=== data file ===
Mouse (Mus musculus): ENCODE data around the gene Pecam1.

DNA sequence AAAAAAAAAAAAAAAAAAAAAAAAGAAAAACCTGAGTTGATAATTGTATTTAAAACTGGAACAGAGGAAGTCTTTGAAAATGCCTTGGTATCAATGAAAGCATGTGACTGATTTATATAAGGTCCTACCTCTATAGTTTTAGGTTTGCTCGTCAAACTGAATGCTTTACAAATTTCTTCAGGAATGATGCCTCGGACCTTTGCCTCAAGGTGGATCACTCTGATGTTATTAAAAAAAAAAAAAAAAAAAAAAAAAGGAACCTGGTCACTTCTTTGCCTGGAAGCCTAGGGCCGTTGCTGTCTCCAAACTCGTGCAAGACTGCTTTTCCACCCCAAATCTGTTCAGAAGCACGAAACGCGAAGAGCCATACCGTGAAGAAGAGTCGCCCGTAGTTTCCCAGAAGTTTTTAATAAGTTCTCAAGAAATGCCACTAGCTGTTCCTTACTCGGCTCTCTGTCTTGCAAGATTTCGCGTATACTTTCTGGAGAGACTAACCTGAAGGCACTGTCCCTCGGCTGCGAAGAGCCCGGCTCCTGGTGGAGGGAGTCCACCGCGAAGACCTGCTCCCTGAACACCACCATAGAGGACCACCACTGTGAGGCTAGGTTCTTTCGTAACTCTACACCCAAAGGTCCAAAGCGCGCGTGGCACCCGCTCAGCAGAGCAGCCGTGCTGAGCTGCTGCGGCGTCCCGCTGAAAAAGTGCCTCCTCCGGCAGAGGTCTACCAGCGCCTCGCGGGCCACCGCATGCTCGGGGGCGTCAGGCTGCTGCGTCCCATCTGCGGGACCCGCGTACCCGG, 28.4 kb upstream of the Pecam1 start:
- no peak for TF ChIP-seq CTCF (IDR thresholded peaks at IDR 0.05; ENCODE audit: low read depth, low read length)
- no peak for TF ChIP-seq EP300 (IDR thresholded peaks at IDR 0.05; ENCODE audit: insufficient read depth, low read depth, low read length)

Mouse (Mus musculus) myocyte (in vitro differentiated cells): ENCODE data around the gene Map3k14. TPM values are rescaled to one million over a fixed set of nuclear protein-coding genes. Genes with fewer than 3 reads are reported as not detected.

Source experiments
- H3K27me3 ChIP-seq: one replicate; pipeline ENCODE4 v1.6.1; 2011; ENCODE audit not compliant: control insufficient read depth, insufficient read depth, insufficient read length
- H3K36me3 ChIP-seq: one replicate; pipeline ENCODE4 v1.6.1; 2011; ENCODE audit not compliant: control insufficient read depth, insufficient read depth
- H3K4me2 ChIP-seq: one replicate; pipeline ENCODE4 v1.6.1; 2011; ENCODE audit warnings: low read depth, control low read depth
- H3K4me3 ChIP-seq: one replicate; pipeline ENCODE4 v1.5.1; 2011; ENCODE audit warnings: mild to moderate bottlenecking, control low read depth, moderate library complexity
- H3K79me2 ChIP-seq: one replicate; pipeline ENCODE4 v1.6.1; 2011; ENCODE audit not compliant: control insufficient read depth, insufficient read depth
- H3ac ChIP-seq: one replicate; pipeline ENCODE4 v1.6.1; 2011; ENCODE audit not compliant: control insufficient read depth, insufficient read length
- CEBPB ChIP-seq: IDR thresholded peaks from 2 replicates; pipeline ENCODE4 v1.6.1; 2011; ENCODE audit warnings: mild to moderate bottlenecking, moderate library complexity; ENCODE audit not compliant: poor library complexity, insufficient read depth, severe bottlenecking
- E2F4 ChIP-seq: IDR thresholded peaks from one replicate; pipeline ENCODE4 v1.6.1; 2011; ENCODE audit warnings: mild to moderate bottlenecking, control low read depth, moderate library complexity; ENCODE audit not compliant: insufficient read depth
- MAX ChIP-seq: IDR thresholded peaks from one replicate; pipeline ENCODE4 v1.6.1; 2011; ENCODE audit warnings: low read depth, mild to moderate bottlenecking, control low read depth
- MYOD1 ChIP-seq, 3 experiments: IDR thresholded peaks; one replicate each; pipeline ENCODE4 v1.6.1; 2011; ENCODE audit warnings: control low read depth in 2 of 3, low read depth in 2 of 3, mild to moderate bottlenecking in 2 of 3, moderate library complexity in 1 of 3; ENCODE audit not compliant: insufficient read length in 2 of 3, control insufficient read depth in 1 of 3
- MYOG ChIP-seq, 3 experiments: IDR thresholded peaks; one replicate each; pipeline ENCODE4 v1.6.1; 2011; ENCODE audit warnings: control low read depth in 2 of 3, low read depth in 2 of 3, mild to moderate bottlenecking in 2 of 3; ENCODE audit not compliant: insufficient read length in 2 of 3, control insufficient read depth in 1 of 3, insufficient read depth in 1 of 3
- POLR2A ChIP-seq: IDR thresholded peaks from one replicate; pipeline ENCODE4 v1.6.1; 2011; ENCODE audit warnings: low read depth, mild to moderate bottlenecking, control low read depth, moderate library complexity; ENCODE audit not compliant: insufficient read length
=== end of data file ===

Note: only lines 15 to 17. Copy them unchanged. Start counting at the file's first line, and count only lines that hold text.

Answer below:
- MAX ChIP-seq: IDR thresholded peaks from one replicate; pipeline ENCODE4 v1.6.1; 2011; ENCODE audit warnings: low read depth, mild to moderate bottlenecking, control low read depth
- MYOD1 ChIP-seq, 3 experiments: IDR thresholded peaks; one replicate each; pipeline ENCODE4 v1.6.1; 2011; ENCODE audit warnings: control low read depth in 2 of 3, low read depth in 2 of 3, mild to moderate bottlenecking in 2 of 3, moderate library complexity in 1 of 3; ENCODE audit not compliant: insufficient read length in 2 of 3, control insufficient read depth in 1 of 3
- MYOG ChIP-seq, 3 experiments: IDR thresholded peaks; one replicate each; pipeline ENCODE4 v1.6.1; 2011; ENCODE audit warnings: control low read depth in 2 of 3, low read depth in 2 of 3, mild to moderate bottlenecking in 2 of 3; ENCODE audit not compliant: insufficient read length in 2 of 3, control insufficient read depth in 1 of 3, insufficient read depth in 1 of 3